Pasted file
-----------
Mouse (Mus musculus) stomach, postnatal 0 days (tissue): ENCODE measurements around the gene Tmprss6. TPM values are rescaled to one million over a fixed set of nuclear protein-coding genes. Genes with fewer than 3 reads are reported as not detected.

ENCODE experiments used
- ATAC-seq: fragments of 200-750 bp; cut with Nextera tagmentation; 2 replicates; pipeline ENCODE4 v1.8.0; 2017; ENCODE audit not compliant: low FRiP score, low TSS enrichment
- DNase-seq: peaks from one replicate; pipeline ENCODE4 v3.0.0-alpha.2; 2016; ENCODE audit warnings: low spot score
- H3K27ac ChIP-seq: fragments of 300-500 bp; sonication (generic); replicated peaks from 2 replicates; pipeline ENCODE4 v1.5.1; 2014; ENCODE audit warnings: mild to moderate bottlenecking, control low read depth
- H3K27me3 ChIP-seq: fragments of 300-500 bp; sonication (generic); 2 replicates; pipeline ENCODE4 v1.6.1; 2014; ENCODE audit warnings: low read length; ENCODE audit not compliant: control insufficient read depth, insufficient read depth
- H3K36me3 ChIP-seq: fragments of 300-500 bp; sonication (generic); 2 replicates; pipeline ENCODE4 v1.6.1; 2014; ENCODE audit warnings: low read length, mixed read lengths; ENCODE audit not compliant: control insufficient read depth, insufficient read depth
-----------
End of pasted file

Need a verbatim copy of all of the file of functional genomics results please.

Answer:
Mouse (Mus musculus) stomach, postnatal 0 days (tissue): ENCODE measurements around the gene Tmprss6. TPM values are rescaled to one million over a fixed set of nuclear protein-coding genes. Genes with fewer than 3 reads are reported as not detected.

ENCODE experiments used
- ATAC-seq: fragments of 200-750 bp; cut with Nextera tagmentation; 2 replicates; pipeline ENCODE4 v1.8.0; 2017; ENCODE audit not compliant: low FRiP score, low TSS enrichment
- DNase-seq: peaks from one replicate; pipeline ENCODE4 v3.0.0-alpha.2; 2016; ENCODE audit warnings: low spot score
- H3K27ac ChIP-seq: fragments of 300-500 bp; sonication (generic); replicated peaks from 2 replicates; pipeline ENCODE4 v1.5.1; 2014; ENCODE audit warnings: mild to moderate bottlenecking, control low read depth
- H3K27me3 ChIP-seq: fragments of 300-500 bp; sonication (generic); 2 replicates; pipeline ENCODE4 v1.6.1; 2014; ENCODE audit warnings: low read length; ENCODE audit not compliant: control insufficient read depth, insufficient read depth
- H3K36me3 ChIP-seq: fragments of 300-500 bp; sonication (generic); 2 replicates; pipeline ENCODE4 v1.6.1; 2014; ENCODE audit warnings: low read length, mixed read lengths; ENCODE audit not compliant: control insufficient read depth, insufficient read depth